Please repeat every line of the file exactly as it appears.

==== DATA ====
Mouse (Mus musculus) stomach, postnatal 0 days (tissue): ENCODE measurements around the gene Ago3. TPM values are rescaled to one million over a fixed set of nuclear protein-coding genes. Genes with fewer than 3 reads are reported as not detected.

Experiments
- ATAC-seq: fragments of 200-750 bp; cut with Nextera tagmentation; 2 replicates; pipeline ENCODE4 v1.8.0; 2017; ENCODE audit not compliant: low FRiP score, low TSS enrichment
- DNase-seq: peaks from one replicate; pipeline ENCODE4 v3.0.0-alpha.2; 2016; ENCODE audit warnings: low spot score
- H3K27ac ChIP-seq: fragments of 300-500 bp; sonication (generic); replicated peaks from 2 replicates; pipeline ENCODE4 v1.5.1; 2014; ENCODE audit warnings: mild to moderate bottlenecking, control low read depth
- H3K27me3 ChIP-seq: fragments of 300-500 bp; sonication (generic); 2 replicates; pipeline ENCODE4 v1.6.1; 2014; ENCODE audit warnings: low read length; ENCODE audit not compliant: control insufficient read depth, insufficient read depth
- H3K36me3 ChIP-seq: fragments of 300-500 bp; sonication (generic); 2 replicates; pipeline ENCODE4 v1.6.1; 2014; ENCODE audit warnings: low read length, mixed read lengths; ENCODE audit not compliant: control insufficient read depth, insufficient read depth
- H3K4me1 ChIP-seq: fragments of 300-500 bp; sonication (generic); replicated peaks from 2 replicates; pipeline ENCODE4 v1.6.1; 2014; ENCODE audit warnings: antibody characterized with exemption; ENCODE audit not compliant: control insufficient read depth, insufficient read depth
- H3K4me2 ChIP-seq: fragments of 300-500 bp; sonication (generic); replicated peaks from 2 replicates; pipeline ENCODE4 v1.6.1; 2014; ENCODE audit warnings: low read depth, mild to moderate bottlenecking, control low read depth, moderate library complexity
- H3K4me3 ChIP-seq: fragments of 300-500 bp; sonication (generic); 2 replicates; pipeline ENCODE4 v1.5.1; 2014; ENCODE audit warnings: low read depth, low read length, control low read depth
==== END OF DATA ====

Mouse (Mus musculus) stomach, postnatal 0 days (tissue): ENCODE measurements around the gene Ago3. TPM values are rescaled to one million over a fixed set of nuclear protein-coding genes. Genes with fewer than 3 reads are reported as not detected.

Experiments
- ATAC-seq: fragments of 200-750 bp; cut with Nextera tagmentation; 2 replicates; pipeline ENCODE4 v1.8.0; 2017; ENCODE audit not compliant: low FRiP score, low TSS enrichment
- DNase-seq: peaks from one replicate; pipeline ENCODE4 v3.0.0-alpha.2; 2016; ENCODE audit warnings: low spot score
- H3K27ac ChIP-seq: fragments of 300-500 bp; sonication (generic); replicated peaks from 2 replicates; pipeline ENCODE4 v1.5.1; 2014; ENCODE audit warnings: mild to moderate bottlenecking, control low read depth
- H3K27me3 ChIP-seq: fragments of 300-500 bp; sonication (generic); 2 replicates; pipeline ENCODE4 v1.6.1; 2014; ENCODE audit warnings: low read length; ENCODE audit not compliant: control insufficient read depth, insufficient read depth
- H3K36me3 ChIP-seq: fragments of 300-500 bp; sonication (generic); 2 replicates; pipeline ENCODE4 v1.6.1; 2014; ENCODE audit warnings: low read length, mixed read lengths; ENCODE audit not compliant: control insufficient read depth, insufficient read depth
- H3K4me1 ChIP-seq: fragments of 300-500 bp; sonication (generic); replicated peaks from 2 replicates; pipeline ENCODE4 v1.6.1; 2014; ENCODE audit warnings: antibody characterized with exemption; ENCODE audit not compliant: control insufficient read depth, insufficient read depth
- H3K4me2 ChIP-seq: fragments of 300-500 bp; sonication (generic); replicated peaks from 2 replicates; pipeline ENCODE4 v1.6.1; 2014; ENCODE audit warnings: low read depth, mild to moderate bottlenecking, control low read depth, moderate library complexity
- H3K4me3 ChIP-seq: fragments of 300-500 bp; sonication (generic); 2 replicates; pipeline ENCODE4 v1.5.1; 2014; ENCODE audit warnings: low read depth, low read length, control low read depth